President Emmanuem Macron announced the acceleration of the programme last week while on a visit to a ‘vaccinedrome’ in Paris.
He announced that all over 50s will be eligible for the vaccine from Monday, May 10th (five days earlier than planned) and said that from Wednesday, May 12th, any appointment that was available on booking platforms such as Doctolib for the following day can be booked by any adult, in order to limit wasted doses and unfilled appointments.
His announcement came shortly after news that the vaccination programme was opened up to 16 and 17-year-olds with serious illnesses.
In a document published on Thursday by the Direction Générale de la Santé, vaccination is opened up immediately to 16 and 17-year-olds suffering from serious illnesses that put them at high risk of developing the most serious forms of Covid, such as transplant patients.
The document stated that they can be vaccinated in a vaccine centre, using the Pfizer BioNTech vaccine.
On Thursday Macron also said he was “absolutely in favour” of a global waiver on patent protection for Covid-19 vaccines, adding his voice to a campaign backed by US President Joe Biden.
Macron’s statement marked a shift for France, which had previously opposed such a move as likely to discourage innovation and argued patents should only be waived as a last resort.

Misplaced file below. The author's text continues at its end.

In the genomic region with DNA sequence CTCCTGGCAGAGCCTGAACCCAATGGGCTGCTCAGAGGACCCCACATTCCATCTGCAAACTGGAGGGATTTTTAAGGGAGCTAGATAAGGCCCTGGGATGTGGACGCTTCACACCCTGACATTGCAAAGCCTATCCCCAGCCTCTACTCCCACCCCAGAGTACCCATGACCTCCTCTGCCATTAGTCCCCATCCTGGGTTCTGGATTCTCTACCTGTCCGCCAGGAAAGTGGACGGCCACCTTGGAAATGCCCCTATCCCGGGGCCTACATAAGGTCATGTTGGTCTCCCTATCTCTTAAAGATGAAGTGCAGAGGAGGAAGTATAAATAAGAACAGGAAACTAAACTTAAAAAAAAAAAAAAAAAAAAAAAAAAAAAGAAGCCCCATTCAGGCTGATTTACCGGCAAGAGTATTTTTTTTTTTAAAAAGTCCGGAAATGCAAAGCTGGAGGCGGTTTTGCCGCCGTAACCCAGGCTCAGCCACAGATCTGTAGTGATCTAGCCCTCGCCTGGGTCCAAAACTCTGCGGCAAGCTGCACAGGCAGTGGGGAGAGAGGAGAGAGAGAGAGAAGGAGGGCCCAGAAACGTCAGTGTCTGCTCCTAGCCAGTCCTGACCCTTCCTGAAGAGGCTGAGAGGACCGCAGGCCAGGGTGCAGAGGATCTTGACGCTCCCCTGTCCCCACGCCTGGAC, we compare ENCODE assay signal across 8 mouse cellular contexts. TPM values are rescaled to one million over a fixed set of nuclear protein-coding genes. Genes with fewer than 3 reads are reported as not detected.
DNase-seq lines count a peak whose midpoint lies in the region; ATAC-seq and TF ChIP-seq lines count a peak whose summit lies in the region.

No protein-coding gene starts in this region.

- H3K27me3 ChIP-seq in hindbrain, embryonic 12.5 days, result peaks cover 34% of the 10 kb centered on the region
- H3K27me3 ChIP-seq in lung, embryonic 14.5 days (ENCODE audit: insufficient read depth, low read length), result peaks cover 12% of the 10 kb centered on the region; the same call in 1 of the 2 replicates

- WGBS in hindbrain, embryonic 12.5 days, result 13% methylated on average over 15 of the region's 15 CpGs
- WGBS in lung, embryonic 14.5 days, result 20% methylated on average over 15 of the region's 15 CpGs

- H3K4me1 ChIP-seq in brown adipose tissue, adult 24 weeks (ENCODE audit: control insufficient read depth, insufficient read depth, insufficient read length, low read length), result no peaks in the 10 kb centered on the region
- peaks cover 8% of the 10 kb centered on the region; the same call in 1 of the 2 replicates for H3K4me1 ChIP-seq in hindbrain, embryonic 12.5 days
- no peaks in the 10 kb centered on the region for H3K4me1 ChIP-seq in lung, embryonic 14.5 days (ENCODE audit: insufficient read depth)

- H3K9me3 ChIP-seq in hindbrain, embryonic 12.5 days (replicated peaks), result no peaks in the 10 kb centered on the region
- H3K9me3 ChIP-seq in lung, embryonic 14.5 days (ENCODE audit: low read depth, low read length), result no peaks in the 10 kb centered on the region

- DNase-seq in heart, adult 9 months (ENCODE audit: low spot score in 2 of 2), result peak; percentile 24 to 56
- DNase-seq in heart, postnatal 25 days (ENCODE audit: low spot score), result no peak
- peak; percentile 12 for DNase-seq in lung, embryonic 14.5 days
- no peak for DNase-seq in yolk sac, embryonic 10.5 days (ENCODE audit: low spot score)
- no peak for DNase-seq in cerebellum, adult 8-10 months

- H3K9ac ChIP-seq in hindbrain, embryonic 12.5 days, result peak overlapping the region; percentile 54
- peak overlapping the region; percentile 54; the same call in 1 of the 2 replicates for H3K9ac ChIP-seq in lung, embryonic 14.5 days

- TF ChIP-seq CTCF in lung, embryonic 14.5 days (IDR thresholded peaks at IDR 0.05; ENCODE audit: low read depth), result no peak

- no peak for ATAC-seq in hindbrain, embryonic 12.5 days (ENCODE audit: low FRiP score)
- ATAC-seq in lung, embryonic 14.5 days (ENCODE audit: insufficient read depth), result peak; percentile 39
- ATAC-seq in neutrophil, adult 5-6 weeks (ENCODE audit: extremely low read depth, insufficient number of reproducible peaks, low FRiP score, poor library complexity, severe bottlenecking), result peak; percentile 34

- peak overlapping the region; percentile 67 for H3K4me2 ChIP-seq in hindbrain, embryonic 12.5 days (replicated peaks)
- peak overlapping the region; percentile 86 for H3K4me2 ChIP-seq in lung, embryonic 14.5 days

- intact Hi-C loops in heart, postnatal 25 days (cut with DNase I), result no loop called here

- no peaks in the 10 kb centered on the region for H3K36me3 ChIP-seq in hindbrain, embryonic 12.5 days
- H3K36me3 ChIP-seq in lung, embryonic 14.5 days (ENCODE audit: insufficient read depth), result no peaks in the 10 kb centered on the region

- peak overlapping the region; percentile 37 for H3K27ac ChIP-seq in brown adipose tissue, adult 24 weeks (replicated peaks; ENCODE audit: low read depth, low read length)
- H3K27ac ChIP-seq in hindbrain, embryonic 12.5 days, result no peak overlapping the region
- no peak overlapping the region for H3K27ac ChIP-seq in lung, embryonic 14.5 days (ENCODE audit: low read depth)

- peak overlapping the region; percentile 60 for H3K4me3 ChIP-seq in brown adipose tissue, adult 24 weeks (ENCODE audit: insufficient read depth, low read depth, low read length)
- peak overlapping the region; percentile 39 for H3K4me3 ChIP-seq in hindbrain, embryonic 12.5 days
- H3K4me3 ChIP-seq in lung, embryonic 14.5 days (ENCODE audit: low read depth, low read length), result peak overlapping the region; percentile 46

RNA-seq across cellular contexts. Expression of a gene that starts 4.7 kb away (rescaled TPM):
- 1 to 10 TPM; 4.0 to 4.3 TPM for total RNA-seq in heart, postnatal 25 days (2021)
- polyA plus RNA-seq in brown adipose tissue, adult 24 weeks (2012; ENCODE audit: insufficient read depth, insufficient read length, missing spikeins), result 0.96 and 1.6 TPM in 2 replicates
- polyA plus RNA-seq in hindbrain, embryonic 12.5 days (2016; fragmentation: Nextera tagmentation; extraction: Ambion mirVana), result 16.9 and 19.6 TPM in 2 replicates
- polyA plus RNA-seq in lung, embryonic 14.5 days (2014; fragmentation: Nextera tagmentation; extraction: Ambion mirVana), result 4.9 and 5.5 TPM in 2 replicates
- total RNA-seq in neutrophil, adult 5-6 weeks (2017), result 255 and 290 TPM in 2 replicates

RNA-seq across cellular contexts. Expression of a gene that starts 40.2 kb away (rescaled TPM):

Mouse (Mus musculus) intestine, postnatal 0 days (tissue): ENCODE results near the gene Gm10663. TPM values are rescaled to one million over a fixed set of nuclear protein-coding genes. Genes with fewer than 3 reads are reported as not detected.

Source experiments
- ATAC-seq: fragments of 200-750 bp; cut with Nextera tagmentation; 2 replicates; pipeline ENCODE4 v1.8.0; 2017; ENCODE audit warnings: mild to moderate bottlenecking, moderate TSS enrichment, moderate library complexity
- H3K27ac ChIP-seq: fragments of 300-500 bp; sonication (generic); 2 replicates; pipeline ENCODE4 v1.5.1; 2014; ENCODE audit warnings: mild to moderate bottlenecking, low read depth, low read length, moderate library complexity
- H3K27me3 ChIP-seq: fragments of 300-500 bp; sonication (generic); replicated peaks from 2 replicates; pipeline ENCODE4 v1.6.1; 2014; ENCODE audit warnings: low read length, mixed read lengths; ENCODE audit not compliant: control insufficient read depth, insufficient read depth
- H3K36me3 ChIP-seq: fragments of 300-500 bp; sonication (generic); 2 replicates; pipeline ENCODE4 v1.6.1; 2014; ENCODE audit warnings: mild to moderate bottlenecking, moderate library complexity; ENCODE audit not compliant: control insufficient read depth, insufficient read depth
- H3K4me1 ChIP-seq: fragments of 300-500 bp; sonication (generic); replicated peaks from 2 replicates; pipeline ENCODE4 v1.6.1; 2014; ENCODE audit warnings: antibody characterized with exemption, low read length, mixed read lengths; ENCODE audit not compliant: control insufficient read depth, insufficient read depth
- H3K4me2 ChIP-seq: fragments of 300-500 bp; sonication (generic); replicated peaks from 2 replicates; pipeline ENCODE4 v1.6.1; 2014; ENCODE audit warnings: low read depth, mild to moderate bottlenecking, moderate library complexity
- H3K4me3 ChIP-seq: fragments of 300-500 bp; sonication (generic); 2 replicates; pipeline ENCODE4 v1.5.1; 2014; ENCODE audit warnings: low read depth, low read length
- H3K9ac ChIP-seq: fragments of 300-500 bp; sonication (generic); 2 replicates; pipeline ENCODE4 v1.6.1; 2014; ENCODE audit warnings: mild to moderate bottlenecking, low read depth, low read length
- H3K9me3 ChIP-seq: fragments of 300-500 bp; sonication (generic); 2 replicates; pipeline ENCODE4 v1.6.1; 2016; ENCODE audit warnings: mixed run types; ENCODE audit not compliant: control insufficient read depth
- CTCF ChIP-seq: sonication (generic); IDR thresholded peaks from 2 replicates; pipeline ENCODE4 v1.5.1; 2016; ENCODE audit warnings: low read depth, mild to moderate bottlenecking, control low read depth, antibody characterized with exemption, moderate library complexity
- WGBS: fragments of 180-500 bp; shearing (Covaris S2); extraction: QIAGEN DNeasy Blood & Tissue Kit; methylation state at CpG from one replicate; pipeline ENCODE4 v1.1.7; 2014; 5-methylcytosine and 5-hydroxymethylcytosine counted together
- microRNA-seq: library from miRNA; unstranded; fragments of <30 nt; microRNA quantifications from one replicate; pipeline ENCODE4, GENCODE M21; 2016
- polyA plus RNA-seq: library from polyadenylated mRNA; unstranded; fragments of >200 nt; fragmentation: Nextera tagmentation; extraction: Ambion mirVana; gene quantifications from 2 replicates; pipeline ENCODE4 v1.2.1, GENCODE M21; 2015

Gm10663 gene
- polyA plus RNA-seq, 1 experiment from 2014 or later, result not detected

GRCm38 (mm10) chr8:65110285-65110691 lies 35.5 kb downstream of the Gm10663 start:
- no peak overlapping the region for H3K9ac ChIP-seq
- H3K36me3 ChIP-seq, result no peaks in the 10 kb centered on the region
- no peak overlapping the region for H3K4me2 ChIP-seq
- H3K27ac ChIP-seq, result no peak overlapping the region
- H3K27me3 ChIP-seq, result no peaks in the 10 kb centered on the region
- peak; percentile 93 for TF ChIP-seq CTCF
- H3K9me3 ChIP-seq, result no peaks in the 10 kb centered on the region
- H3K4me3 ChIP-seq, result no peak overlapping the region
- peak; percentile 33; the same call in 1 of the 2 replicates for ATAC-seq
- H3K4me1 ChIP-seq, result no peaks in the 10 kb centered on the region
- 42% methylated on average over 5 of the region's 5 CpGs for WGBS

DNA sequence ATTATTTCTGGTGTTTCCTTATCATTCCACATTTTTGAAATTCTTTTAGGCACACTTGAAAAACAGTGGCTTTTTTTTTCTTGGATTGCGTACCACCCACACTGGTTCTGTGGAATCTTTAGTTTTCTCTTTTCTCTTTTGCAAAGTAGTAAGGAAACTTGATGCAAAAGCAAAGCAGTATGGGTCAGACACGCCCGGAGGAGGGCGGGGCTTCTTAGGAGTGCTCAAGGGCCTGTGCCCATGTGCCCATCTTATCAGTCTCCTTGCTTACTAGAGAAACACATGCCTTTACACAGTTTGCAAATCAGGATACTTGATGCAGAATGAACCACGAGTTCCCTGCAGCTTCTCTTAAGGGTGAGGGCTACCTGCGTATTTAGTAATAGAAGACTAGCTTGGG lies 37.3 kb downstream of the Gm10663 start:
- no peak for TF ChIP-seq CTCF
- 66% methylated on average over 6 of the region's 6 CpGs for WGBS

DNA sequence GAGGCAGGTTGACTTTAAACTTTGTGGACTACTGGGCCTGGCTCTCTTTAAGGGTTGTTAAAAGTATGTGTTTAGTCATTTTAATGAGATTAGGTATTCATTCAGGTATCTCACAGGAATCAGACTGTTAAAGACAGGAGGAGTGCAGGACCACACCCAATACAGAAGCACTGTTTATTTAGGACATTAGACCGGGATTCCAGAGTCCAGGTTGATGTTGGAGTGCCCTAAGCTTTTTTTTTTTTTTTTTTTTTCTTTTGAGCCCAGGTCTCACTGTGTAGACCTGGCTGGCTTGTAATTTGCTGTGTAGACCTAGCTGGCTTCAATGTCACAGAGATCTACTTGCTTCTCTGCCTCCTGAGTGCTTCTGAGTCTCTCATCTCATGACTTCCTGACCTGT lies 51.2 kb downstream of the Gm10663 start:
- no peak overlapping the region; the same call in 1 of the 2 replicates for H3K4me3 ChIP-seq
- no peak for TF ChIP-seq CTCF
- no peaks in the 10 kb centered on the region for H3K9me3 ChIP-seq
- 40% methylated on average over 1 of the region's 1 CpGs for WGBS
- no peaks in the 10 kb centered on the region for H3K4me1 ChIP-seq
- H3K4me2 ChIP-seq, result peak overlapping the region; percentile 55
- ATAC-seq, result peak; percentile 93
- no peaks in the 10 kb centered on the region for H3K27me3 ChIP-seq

At the same time, the government is also outlining plans for the summer in order to reach its goal of offering a vaccine to all adults who want one by the end of the summer.
“It will be necessary to maintain the effort on vaccination,” a health ministry source told the website of French broadcaster BFM on Wednesday.
The government might increase the number of doses sent to coastal towns and cities, by the mountains and other areas that generally host tourists in the summer, according to the BFM source.
The plan is still in the works and nothing set in stone yet.
France aims to have 20 million first doses injected by mid-May, 30 million by mid-June and all adults who want one given a vaccine by the end of the summer.
This would necessitate keeping daily vaccination rates high during the month of August, when traditionally most public administration in France either closes or operates on a reduced schedule.
One in four people had on Wednesday received their first dose of the anti-Covid vaccine (31.9 percent of adults), as the public health agency reported a total injection tally of 16.763.053 first doses.
The government looks to further accelerate the vaccination campaign as it eases Covid-restrictions by opening up the scheme to all over-50s in mid-May, before making it accessible to all adults on June 15th.
Vaccination is currently open to all over 55s, and people under 55 who suffer from medical conditions including diabetes, hypertension or a BMI of 30 or above.